Sofia Teives Henriques

Membership:  2017

Member Bio

Sofia Teives Henriques completed her PhD in economic history at Lund University (Sweden) in 2011. In 2012–2013 she was the recipient of a Carlsberg Foundation postdoctoral fellowship at the University of Southern Denmark in Odense. Since 2014, she has been a research fellow in the Department of Economic History at Lund University, where she studies energy transitions in a long-run international comparative perspective.
One focus of her research is on the role of energy resources as a crucial contributor to the industrialization process of coal-poor countries, such as Portugal and Denmark. Another is on the identification of the drivers that influence the ever-changing interplay between environment and economic growth as countries evolve their economic structures from agriculture towards industry and services. During her stay at the Rachel Carson Center, Sofia will study the energy transitions of Lisbon (Portugal) in the last two hundred years.


  • with Paul Warde. “Fuelling the English Breakfast: Hidden Energy Flows Embodied in the Anglo-Danish Trade 1870–1913.” Regional Environmental Change, forthcoming 2017.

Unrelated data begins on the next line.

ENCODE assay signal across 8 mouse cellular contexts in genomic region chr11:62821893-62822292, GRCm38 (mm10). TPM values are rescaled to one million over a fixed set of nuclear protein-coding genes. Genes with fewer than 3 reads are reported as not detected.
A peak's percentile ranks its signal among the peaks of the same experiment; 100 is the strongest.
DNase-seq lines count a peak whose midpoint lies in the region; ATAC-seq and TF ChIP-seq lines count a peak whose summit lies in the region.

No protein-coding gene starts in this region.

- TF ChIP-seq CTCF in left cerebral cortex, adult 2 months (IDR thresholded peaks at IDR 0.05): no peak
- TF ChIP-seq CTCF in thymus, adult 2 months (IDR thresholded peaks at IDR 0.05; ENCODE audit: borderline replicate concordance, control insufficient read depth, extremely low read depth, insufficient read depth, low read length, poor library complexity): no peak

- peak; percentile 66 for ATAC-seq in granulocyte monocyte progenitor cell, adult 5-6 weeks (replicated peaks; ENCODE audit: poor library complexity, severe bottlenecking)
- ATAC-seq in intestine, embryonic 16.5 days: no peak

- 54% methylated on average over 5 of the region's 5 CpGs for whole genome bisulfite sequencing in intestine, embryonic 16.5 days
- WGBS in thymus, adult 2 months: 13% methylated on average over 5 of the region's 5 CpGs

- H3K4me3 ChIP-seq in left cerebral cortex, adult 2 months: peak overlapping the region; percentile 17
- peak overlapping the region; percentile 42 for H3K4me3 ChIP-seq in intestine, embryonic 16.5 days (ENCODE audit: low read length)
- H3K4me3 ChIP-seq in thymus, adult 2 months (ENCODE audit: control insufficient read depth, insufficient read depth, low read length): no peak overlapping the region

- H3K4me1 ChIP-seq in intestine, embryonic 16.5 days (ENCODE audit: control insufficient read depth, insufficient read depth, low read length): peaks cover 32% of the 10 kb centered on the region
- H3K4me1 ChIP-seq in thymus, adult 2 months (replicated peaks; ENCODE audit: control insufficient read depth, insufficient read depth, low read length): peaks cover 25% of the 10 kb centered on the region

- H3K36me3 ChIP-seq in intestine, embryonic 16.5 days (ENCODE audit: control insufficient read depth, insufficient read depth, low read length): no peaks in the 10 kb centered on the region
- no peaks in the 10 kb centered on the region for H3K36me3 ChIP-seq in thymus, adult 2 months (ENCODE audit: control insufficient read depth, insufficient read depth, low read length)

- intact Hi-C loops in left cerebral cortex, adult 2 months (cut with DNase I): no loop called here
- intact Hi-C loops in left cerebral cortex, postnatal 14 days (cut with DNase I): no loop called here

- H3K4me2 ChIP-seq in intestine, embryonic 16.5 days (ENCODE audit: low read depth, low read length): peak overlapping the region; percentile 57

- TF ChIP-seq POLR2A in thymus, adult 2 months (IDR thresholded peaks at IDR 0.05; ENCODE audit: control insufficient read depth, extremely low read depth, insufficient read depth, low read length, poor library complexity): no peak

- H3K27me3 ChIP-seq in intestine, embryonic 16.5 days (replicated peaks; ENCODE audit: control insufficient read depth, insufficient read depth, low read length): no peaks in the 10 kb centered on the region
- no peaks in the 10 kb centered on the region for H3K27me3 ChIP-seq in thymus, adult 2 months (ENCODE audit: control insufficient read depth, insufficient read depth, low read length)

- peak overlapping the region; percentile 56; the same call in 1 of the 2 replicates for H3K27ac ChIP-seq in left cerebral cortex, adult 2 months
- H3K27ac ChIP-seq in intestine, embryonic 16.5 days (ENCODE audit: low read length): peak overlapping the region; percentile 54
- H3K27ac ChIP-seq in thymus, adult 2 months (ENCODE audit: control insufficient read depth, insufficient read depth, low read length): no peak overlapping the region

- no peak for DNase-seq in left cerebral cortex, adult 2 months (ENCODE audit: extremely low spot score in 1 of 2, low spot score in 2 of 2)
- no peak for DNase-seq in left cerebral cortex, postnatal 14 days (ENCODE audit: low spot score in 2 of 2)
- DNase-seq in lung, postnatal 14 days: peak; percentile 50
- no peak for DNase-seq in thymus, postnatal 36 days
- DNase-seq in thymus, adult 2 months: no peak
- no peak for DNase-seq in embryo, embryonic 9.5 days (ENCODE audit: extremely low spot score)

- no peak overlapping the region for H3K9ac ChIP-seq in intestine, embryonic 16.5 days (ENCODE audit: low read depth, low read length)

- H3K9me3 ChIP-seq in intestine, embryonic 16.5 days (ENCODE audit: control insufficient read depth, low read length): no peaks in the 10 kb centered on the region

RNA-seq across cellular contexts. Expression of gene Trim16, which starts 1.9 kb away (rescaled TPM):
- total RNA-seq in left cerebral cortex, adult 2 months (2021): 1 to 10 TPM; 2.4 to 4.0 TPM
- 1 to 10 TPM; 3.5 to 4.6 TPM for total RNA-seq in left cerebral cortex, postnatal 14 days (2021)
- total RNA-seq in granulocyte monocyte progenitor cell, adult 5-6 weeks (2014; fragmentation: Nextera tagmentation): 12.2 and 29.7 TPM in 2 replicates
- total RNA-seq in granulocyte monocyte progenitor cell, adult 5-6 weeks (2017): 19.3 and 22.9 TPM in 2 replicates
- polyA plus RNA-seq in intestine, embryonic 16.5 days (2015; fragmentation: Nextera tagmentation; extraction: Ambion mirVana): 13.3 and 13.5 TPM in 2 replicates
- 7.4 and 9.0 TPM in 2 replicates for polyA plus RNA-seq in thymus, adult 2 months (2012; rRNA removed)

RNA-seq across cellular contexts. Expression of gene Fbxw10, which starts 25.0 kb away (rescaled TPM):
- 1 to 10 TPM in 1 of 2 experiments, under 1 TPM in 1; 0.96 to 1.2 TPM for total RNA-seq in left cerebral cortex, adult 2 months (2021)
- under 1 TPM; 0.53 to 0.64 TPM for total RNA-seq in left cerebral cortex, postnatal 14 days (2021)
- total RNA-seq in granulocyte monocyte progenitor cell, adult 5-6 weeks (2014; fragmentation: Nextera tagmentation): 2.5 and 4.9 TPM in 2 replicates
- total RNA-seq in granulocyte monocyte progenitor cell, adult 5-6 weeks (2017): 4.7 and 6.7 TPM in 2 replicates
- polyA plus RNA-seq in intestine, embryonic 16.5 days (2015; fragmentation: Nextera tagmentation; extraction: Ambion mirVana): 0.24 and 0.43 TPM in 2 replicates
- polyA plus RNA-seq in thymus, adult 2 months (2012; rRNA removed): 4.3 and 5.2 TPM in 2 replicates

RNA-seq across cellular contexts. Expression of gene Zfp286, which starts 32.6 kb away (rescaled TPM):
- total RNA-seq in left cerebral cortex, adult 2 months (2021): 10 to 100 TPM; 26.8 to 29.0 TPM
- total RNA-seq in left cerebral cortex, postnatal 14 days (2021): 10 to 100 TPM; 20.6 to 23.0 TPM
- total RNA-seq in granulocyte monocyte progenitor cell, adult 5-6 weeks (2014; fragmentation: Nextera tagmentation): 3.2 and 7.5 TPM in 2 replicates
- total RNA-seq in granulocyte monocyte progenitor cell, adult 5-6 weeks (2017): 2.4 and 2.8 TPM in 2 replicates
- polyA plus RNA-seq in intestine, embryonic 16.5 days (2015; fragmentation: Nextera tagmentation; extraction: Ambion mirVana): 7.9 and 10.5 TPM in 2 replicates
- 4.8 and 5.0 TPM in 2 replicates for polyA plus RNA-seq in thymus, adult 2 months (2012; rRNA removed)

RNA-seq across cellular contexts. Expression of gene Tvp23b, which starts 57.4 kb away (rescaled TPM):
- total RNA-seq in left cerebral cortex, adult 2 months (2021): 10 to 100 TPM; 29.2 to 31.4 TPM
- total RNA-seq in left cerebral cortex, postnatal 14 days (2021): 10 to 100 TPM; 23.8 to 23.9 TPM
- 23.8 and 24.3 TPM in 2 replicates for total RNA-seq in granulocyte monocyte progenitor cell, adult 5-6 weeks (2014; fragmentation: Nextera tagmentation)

• with Astrid Kander, Paul Warde, Hana Nielsen, Viktoras Kullionis, and Sven Hagen. “Who Did the Dirty Work? International Trade and the Energy Intensity during European Industrialization, 1870–1935.” Ecological Economics139 (2017): 33–44.
  • with Karol Borowiecki. “The Drivers of Long- Run Co2 Emissions in Europe, North America, and Japan since 1800.” Energy Policy 101 (2017): 537–49.
  • with Paul Sharp. “The Danish Agricultural Revolution in an Energy Perspective: A Case of Development with Few Energy Resources.” The Economic History Review 69, no. 3 (2016): 844–69.
  • with Astrid Kander. “The Modest Environmental Relief Resulting from a Transition to a Service Economy.” Ecological Economics 70, no. 2 (2010): 271–82.
  • Energy Consumption in Portugal 1856–2006. Naples: Consiglio Nazionale delle Ricerche, Instituto di Studi sulle Società del Mediterraneo, 2009.